According to Gartner (News - Alert), by the end of 2014, IDaaS (Identity Management-as-a-Service) will account for 25 percent of all new IAM sales, compared to less than 5 percent in 2012. At the same time, the explosion of cloud-based apps is taking the enterprise by storm.
In fact, OneLogin's 2013 State of Cloud Application Access Study showed that 78 percent of respondents plan to increase the number of cloud apps in their organizations this year.
As we reach this tipping point in cloud adoption, it’s important for IT pros to ask the right questions of cloud identity management providers. Here are 12 of the most critical:
Real-time directory integration means that all directories are updated whenever changes are made in one directory within seconds, creating a “kill switch.” This is important as the last thing you want is sensitive data sitting out there in the cloud that's still accessible by former employees. Yet according to our survey, 20 percent of firms admitted that former employees could still access applications after they no longer worked for the company.
By its very nature, a single sign-on service to other applications must be extremely reliable. While some SaaS vendors operate with planned partial or full downtime, a cloud-based single sign-on solution should perform without planned downtime – this includes planned read-only mode for the admin interface during upgrades.
Since the value of an identity management solution is a direct function of its ability to integrate across an organization’s IT assets, any head-to-head product evaluation should start with a comparison of the competing vendors’ pre-integrated offering. The size of the app vendor ecosystem and directory types is paramount (Active Directory, LDAP, Workday, GoogleApps, etc.), but don’t overlook other types of infrastructure such as VPN integration (Juniper SSL VPN, Cisco (News - Alert) ASA, SonicWall, RADIUS-based VPNs, etc.)
In today’s dynamic business environment, even smaller businesses or teams need to be ready to incorporate new network infrastructure and applications. Whether it’s through an acquisition, new branch office or joint venture, IT needs to consider the advantages of having a complete and highly extensible identity platform that can cover requirements when business needs change. Does the IAM vendor offer free SAML Toolkits for all five Web development frameworks or third-party SAML plugins for popular Web apps like Drupal, Joomla, Moodle, Wordpress, and Atlassian’s Jira and Confluence?
Do you have access to a well documented REST API for unique requirements?
Fact is, many SaaS applications offer built-in provisioning capabilities, including Box, Clarizen, Dropbox, Echosign, Google Apps, GoToMeeting, HipChat, Netsuite, Parature (News - Alert), RemedyForce, Salesforce, SAManage, WebEx, Yammer and Zendesk. For example, upon creating a new user in Salesforce, you should also be able to assign the new user to the Admin, Marketing or Sales group based on business rules inside the IAM solution. Most IAM vendors offer real-time user provisioning, importing, matching and de-duplication as well as Just In Time Provisioning into the IAM directory. But most stop at basic CRUD operations.
Modern cloud-based IAM solutions should empower IT to take back the security controls they once had when all their applications were behind the corporate firewall.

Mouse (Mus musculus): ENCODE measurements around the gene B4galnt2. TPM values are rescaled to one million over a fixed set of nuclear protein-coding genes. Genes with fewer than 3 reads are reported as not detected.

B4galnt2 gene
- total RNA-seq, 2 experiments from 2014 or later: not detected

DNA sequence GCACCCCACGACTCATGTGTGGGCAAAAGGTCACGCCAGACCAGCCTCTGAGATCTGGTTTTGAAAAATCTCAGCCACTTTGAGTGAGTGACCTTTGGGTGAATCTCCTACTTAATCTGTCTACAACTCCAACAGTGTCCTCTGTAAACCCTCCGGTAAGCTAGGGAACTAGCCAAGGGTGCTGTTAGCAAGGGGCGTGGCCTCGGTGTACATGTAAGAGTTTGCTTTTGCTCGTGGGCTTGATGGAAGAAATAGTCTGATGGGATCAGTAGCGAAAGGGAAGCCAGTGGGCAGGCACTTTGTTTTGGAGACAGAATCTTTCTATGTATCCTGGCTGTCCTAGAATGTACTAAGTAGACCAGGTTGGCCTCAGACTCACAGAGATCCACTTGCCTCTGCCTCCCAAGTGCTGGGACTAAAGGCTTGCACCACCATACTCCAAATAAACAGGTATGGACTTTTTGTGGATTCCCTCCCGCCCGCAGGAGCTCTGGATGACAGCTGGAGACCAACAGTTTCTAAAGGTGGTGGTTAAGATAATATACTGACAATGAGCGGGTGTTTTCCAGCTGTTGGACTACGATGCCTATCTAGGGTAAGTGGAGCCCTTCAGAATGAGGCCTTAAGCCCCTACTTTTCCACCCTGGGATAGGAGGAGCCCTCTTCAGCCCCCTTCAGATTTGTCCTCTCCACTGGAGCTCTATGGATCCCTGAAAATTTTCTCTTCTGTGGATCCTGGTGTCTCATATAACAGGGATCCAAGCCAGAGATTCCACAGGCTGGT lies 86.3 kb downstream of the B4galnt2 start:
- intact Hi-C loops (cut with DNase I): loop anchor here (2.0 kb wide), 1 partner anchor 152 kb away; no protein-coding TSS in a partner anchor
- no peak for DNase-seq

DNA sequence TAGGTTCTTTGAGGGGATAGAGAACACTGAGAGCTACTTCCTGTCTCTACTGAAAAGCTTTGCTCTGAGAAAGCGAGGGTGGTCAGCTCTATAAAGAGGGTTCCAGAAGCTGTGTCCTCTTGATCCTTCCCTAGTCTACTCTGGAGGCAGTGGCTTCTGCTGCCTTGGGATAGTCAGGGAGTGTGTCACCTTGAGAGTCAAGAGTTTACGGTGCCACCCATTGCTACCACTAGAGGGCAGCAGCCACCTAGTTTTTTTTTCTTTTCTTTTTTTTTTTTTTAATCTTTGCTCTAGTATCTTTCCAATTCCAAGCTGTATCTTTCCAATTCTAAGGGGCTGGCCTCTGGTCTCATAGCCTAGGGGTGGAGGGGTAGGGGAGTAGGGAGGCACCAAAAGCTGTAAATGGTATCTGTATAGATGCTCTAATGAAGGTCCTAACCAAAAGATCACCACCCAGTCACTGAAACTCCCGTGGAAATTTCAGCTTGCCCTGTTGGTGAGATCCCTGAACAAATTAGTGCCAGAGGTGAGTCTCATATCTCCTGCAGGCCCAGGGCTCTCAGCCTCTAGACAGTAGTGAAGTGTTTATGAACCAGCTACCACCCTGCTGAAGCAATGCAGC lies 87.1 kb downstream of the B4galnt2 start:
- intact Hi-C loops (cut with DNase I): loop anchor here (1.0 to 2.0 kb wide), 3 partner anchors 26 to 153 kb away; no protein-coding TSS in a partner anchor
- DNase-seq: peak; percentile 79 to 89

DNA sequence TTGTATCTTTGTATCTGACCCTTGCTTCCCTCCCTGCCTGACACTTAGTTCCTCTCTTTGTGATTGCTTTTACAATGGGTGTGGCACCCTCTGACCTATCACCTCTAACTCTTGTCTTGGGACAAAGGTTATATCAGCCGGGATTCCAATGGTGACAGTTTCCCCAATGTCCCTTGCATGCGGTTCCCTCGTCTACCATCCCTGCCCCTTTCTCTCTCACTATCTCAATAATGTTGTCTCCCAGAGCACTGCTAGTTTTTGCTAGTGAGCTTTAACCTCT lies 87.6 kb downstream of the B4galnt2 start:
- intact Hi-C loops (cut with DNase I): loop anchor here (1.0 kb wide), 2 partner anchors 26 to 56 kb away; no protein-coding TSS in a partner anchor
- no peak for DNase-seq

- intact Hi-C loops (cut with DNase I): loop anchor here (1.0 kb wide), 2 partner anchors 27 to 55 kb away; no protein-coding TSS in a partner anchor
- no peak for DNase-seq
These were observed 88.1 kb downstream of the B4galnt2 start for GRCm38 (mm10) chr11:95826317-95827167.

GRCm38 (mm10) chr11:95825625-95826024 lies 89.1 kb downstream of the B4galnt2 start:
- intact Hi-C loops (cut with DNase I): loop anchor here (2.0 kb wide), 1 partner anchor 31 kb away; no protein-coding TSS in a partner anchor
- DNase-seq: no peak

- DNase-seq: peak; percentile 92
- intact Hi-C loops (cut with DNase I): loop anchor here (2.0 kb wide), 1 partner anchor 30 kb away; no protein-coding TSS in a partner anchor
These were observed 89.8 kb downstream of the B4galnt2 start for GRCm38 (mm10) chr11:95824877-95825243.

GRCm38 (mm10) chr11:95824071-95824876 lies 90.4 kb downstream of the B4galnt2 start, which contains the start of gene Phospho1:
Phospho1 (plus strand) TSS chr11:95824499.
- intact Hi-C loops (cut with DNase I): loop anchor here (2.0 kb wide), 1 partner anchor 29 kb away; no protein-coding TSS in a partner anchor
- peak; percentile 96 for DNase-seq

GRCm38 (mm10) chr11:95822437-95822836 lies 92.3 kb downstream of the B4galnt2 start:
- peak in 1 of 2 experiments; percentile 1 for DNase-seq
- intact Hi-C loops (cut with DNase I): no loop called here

Flexible roles and privileges mean that you can give users the power to manage accounts, groups or specific users. This means that a LOB manager could administer his own group and users.
This flexibility could be important for the ability to separate app administration from user management.
You may find it useful to use attributes in Active Directory as an indicator for assigning roles (groups of applications), group memberships (policies), as well as performing bulk operations (like activating users).
Bulk operations should let administrators perform operations on sets of users based on any combination of role, group and status. Examples of bulk operations include applying mappings, sending invitations, activating accounts, deactivating users and forcing password resets.
Seventy-two percent of the respondents in our survey have the need to provide external users (i.e. consultants) with temporary access to the company’s cloud applications. Will you ever need to manage cloud app access outside of your on-premise AD model? Would it be beneficial for you to be able to write and rewrite rules in seconds without changing your on-premise security permissions?
Does it work seamlessly across the web, mobile and iPads? Can your users search across cloud apps in real-time? How easy and secure is your Mobile OTP App for Multi-Factor Authentication (e.g. is there a Push feature to send the one time password out-of-band over a cellular or wireless network without having to enter the digits manually?).
Our survey showed that 71 percent of respondents admit to using cloud applications that have not yet been sanctioned by their IT department (like Dropbox (News - Alert) and Gmail) to get work done. The ability to quickly add new apps will be crucial to overall security.
Thomas Pedersen is chief executive officer and founder of OneLogin, the innovator in identity management with 12 million users across 700 enterprise customers in 35 countries, including AAA, Gensler, Netflix, News International, Pandora (News - Alert), Steelcase and PBS.
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